Section 1 of A.B. 779, however, would require that “a retailer that sells goods or services to any resident of California . . . not retain personal information for longer than 90 days after the date of the original transaction, or the period of time during which goods may be returned for a refund or exchange, whichever is shorter.” (emphasis added).  Thus, should A.B. 779 be passed into law, it will significantly impact retailers’ records retention and disposal policies and procedures with respect to personal information of customers.

Proposed New Data Breach Notification Requirements for All Businesses.


California Civil Code § 1798.82, the first-in-the-nation security breach notification law, currently requires all businesses that own or license personal information to notify individuals if their data have been, or may have been, acquired by an unauthorized person.  Personal information is defined as the first name or initial and last name of an individual, with one or more of the following: 1) Social Security Number, 2) driver’s license number, 3) credit card or debit card number, or 4) a financial account number with information such as PINs, passwords or authorization codes that could gain access to the account.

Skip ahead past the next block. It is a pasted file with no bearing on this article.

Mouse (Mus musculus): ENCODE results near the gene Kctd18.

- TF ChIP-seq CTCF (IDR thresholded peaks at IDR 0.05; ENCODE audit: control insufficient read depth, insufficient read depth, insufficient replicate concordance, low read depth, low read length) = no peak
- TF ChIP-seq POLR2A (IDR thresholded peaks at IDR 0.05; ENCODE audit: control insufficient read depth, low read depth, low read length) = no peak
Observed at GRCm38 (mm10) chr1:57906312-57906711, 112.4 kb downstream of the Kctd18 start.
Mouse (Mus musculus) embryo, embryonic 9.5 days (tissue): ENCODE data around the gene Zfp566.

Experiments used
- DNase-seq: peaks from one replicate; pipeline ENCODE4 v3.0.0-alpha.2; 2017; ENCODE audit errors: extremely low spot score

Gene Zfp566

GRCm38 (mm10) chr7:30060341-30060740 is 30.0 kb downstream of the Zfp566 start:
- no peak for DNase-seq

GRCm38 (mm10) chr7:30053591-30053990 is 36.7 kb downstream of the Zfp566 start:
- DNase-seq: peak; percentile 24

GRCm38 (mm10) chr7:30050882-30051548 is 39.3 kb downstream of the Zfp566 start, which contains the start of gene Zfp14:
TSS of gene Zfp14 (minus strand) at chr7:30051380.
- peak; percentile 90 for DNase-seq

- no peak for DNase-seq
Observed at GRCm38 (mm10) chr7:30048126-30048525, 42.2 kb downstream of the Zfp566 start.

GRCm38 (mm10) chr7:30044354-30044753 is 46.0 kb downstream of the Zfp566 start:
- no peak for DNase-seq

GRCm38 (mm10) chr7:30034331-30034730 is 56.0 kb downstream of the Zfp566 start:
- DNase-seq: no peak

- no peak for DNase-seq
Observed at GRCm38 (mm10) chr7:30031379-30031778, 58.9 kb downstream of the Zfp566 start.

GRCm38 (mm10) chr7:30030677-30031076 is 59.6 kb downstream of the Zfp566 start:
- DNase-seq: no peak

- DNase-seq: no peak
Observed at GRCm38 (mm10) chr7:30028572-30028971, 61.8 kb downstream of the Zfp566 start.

A.B. 779 would amend California Civil Code § 1798.82 in three primary respects.  First, it would require that the following information appear in breach notices:

(A) The date of the notice.

(B) The name of the person or business that maintained the computerized data at the time of the breach.

(C) The date on which the breach occurred.

(D) A description of the categories of personal information that were, or are reasonably believed to have been, acquired by an unauthorized person.

(E) A toll-free telephone number or, if the primary method used by the person or business to communicate with the individual is by electronic means, an electronic mail address that the individual may use to contact the person or business or their agent, so that the individual may learn what types of personal information the person or business maintained about that individual.

(F) The toll-free telephone numbers and addresses for the major credit reporting agencies.

Second, according to the text of the bill, owners or licensees of personal data would be entitled to reimbursement from a third party person or business that maintains the data and that is actually responsible for the breach, for the “reasonable and actual costs” of providing required breach notification.  Data owners would remain responsible for providing notice.  Third, companies providing notice must send a copy of the notice provided to consumers to the California Office of Privacy Protection.  This requirement is similar to the laws of other states, including New York and New Jersey, that require notification to other governmental agencies.

A copy of A.B. 779 can be found here.